After writing my recent article about Bryce Harper’s signing with the Phillies, I started getting really excited about the return of baseball! With Spring Training in full swing and most free agents signed and with their teams, we can start to look at how each team projects to perform in the 2019 season. As a big Washington Nationals fan, my attention naturally gravitated to the NL East. Take a look below to see how each team in the division projects to stack up!
Comparing Position Groups
To view the relative rankings of each team’s position groups, I put together the radar chart above using Ricardo Bion’s excellent ggradar extension. I like this chart because it’s easy to peek at and get a sense of which areas of the team each team is particularly strong or weak in. My quick takeaways from this data:
- Catcher is a weak position across the division - the Phillies’ trade for J.T. Realmuto gives them by far the best option at the position
- Boy, the Marlins are going to have a tough year. Except for third base (shout-out Brian Anderson), the Marlins have the worst group of players at each position in the division
- The Nationals boast the most well-rounded lineup in the division, with strong performers at nearly every position, and the best group at four different positions
- The Mets’ competitive advantage comes largely from their pitching, with the second-best starting rotation and second-best relief corps in the division
- The Phillies’ acquisition of Harper really boosts their outfield play, which was not projected to be very strong, and gives them the best players at three different position groups
- The Braves are led by their infield, which now boasts three presumptive All Stars in Freddie Freeman, Ozzie Albies, and the newly-signed Josh Donaldson. With Ronald Acuña Jr in center field, the Braves have the best players at three position groups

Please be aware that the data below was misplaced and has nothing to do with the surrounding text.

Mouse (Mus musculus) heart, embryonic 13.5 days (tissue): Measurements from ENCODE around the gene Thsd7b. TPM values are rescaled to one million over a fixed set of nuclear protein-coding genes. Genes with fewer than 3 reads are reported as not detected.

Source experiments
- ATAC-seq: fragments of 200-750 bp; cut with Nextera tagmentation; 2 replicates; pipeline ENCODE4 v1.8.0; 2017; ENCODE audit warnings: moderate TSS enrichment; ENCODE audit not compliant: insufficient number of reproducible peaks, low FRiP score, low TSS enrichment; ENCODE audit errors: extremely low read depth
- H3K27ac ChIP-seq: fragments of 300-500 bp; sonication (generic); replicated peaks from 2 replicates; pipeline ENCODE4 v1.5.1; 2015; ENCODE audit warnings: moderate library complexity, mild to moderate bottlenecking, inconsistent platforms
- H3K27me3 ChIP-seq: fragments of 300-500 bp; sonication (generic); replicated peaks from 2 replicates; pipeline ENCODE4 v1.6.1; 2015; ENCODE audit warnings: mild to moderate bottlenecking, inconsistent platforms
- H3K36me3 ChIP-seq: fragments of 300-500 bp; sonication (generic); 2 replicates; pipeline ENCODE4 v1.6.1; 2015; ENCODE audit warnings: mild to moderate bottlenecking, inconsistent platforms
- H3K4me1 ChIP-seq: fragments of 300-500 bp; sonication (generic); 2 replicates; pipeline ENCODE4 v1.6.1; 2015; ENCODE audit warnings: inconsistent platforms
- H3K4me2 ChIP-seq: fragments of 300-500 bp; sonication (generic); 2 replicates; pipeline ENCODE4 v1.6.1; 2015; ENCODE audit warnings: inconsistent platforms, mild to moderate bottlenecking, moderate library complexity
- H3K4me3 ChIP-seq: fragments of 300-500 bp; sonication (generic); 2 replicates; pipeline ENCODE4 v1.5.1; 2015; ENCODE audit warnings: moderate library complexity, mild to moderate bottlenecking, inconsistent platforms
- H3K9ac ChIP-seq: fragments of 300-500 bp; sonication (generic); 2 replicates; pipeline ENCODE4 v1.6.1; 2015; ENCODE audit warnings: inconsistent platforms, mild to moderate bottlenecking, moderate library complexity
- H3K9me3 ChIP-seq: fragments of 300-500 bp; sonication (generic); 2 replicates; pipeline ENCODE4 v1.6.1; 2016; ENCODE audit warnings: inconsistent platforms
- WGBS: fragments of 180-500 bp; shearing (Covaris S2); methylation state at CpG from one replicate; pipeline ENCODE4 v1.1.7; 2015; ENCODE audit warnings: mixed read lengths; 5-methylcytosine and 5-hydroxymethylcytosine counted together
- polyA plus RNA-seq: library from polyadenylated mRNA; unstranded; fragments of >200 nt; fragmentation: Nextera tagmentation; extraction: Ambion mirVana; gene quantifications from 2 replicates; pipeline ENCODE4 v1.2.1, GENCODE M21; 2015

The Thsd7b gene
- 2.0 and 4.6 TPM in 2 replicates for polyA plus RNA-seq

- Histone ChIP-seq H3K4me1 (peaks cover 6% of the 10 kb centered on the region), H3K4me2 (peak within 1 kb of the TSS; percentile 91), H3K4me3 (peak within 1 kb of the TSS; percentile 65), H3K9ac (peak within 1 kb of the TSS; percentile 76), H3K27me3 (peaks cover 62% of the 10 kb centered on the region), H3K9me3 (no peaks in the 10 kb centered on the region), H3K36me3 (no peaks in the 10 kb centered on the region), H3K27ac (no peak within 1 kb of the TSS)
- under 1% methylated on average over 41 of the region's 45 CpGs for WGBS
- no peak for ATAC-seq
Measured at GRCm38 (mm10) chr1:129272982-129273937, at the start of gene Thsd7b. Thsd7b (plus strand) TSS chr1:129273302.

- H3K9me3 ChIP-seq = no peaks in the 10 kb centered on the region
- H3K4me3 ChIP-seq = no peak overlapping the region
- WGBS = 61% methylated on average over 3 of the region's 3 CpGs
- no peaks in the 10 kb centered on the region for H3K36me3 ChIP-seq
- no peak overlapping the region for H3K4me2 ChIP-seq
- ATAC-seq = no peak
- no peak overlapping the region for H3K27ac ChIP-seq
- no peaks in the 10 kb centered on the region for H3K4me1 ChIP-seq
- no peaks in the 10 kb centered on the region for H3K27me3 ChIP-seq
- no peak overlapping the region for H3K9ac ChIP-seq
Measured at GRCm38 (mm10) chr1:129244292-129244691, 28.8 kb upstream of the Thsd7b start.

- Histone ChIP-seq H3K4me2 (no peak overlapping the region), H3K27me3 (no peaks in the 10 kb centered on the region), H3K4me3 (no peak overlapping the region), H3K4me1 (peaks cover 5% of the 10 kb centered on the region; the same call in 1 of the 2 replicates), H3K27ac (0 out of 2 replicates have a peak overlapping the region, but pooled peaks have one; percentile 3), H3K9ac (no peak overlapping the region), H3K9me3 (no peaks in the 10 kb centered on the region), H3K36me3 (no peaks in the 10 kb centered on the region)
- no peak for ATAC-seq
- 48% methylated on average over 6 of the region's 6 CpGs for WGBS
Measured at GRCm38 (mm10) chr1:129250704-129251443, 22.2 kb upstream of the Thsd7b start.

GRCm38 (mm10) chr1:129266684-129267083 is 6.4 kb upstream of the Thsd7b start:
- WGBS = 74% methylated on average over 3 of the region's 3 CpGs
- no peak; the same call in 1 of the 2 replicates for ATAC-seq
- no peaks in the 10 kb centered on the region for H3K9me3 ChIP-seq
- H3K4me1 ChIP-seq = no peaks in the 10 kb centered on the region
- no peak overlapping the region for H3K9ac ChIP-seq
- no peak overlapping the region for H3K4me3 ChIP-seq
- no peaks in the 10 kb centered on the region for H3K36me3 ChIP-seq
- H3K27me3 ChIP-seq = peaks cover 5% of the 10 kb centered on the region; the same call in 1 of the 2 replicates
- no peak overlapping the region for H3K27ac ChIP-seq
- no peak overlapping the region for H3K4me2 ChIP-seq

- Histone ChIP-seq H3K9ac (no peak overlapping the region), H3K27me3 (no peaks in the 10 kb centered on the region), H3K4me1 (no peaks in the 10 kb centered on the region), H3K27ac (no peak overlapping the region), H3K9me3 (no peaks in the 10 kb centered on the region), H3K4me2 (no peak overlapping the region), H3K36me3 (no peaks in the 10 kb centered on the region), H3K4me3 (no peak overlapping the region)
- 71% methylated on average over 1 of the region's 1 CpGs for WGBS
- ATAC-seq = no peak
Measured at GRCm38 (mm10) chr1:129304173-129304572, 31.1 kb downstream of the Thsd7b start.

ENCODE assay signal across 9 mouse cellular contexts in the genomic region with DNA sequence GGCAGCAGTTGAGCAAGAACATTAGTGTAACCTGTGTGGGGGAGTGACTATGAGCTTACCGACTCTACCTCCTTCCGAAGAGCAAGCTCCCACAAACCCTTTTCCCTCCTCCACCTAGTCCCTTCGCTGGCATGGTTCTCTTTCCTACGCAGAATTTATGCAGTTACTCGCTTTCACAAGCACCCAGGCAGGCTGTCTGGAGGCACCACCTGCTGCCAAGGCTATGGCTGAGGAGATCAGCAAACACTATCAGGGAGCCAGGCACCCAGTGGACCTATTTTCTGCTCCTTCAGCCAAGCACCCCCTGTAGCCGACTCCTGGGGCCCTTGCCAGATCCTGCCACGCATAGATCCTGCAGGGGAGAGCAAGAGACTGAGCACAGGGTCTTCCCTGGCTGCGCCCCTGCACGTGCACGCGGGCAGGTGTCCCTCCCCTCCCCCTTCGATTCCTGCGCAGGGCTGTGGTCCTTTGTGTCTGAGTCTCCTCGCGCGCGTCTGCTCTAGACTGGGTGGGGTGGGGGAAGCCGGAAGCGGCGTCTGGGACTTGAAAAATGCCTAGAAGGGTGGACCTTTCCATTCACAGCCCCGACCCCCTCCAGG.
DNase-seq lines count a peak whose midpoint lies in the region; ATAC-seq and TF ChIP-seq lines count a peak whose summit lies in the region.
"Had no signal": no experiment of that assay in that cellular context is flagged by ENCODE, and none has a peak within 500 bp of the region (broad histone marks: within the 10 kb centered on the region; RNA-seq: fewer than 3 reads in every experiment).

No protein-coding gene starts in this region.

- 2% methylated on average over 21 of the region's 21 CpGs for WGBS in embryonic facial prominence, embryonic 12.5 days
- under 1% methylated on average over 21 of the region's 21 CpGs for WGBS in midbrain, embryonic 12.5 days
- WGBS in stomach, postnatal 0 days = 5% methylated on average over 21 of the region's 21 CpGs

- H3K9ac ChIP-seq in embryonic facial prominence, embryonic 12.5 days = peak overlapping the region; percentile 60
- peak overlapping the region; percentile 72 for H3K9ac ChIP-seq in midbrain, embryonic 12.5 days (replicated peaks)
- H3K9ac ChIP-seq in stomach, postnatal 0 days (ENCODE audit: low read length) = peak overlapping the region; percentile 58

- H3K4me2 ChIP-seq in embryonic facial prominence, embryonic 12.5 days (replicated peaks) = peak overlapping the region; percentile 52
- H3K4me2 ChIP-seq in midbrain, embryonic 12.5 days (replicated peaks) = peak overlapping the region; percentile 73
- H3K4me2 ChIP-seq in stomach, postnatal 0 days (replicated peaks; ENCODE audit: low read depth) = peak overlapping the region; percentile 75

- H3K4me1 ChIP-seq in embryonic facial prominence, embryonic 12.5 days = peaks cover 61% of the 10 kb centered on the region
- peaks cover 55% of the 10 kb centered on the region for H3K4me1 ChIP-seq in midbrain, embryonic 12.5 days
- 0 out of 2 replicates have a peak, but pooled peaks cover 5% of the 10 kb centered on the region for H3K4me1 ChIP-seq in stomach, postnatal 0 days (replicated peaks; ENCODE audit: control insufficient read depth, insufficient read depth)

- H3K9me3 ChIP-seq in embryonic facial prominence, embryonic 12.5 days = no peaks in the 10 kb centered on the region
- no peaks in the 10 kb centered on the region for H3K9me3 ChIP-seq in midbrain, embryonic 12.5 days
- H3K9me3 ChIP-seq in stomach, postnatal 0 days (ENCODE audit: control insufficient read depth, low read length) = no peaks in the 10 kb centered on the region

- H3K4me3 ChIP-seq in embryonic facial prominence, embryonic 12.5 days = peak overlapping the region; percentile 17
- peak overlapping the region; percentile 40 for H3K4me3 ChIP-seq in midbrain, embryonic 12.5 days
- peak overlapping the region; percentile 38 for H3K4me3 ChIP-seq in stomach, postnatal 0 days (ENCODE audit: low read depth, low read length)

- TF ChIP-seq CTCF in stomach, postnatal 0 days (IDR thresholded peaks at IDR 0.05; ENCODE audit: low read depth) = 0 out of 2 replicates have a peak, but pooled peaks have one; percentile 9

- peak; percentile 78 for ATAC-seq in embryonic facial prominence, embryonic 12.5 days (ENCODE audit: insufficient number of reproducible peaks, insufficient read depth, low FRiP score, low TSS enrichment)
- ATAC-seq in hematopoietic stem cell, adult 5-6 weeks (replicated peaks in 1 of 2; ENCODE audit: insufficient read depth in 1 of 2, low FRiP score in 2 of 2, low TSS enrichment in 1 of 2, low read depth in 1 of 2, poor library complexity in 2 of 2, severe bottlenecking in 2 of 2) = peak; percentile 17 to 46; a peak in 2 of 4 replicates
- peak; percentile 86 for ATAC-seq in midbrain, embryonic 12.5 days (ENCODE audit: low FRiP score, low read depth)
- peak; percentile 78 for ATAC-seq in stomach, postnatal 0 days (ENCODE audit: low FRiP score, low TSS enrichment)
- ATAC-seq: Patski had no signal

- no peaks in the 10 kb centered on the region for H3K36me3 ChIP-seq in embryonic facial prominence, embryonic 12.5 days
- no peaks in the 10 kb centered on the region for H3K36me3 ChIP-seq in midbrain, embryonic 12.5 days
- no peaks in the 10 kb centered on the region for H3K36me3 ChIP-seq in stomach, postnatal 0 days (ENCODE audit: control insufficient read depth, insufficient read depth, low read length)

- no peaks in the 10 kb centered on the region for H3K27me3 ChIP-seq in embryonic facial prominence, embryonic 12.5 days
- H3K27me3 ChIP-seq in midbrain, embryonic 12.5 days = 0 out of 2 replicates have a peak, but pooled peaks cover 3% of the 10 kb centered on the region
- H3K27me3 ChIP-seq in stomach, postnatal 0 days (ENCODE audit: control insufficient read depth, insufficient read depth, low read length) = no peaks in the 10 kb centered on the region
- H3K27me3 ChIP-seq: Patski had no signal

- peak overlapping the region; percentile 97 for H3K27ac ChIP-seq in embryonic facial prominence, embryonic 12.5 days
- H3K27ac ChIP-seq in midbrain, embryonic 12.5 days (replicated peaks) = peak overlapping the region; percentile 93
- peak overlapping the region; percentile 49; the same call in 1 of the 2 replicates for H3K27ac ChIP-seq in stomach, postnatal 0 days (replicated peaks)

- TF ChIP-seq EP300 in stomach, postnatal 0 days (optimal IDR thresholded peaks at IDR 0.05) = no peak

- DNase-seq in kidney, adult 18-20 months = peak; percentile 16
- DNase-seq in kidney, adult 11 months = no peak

Projected Starting Lineups
I had a lot of fun integrating Ben Dilday’s MLB stadium geometries into the charts, which plot each team’s projected Opening Day lineups in their home park.
Looking at projected pitching production for each team shows a few main things. First, the top of the Mets’ and Nats’ rotations are going to be extremely strong, with the Mets featuring two legitimate aces and the Nats with the best pitcher in baseball (Scherzer) and two extremely strong #2s in Strasburg and Corbin.
Secondly, the Phillies’ rotation, while lacking the top-end talent of the Mets and Nats, is actually quite deep, with the #4 and #5 starters projected to put up over 3 combined WAR. This might not matter as much in the playoffs, but will certainly give them an advantage every fifth game when the #5 starters match up.
Finally, the Braves’ pitching does not project as particularly strong this season, in contrast to their offense. While the Mets and Nats figure to frequently hold teams to 2 or 3 runs per game, it’s possible that the Braves will have to have to win on the strength of their bats, not their arms.
To build the chart above (something that’s easy to do in Tableau and other interactive visualization tools, but hard to do in ggplot) I used the packcircles library to generate the circle geometries and shapes in concert with my pitching WAR data.